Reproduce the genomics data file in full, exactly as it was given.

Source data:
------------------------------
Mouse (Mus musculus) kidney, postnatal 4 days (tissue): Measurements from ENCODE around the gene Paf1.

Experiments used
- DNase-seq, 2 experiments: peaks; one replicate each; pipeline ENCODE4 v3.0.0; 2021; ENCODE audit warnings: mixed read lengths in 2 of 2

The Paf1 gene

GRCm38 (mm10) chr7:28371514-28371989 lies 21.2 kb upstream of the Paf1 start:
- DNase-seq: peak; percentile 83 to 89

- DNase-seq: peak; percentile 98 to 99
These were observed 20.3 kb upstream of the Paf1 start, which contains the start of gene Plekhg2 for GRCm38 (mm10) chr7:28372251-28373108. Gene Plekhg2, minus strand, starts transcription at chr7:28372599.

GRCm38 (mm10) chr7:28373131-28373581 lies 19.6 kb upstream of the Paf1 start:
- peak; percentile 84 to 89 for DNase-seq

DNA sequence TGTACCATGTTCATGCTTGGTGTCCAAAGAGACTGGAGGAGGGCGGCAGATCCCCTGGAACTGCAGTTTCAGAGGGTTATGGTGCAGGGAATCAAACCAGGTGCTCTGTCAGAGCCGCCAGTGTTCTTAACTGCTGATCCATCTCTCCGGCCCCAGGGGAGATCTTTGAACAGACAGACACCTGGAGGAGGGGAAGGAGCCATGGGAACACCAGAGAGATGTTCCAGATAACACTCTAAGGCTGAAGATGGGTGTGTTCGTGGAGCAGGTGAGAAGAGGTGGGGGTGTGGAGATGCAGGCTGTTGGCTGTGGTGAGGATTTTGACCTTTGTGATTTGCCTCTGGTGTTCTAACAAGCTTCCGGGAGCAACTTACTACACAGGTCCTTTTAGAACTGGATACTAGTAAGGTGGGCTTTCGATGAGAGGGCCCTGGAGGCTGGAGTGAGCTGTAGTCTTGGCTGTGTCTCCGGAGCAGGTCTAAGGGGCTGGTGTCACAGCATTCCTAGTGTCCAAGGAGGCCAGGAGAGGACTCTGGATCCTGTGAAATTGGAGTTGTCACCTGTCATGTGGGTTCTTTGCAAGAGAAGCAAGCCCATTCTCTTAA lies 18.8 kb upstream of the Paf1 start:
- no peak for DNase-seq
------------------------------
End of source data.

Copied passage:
Mouse (Mus musculus) kidney, postnatal 4 days (tissue): Measurements from ENCODE around the gene Paf1.

Experiments used
- DNase-seq, 2 experiments: peaks; one replicate each; pipeline ENCODE4 v3.0.0; 2021; ENCODE audit warnings: mixed read lengths in 2 of 2

The Paf1 gene

GRCm38 (mm10) chr7:28371514-28371989 lies 21.2 kb upstream of the Paf1 start:
- DNase-seq: peak; percentile 83 to 89

- DNase-seq: peak; percentile 98 to 99
These were observed 20.3 kb upstream of the Paf1 start, which contains the start of gene Plekhg2 for GRCm38 (mm10) chr7:28372251-28373108. Gene Plekhg2, minus strand, starts transcription at chr7:28372599.

GRCm38 (mm10) chr7:28373131-28373581 lies 19.6 kb upstream of the Paf1 start:
- peak; percentile 84 to 89 for DNase-seq

DNA sequence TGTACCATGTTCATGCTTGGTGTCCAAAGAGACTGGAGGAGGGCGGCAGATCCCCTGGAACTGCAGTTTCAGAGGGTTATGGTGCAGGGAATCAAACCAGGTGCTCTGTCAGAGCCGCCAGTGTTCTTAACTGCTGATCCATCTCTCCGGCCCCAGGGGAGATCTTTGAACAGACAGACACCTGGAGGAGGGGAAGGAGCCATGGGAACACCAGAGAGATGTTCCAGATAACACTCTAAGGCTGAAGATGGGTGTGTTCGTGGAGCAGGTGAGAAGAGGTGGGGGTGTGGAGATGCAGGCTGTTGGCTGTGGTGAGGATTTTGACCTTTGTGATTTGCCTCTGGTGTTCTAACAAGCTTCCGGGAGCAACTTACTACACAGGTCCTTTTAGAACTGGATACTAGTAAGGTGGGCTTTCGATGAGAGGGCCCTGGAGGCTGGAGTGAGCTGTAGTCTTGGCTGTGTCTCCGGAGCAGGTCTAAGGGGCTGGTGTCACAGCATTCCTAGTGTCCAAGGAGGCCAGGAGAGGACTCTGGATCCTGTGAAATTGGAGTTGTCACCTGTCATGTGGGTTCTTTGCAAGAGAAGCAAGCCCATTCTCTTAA lies 18.8 kb upstream of the Paf1 start:
- no peak for DNase-seq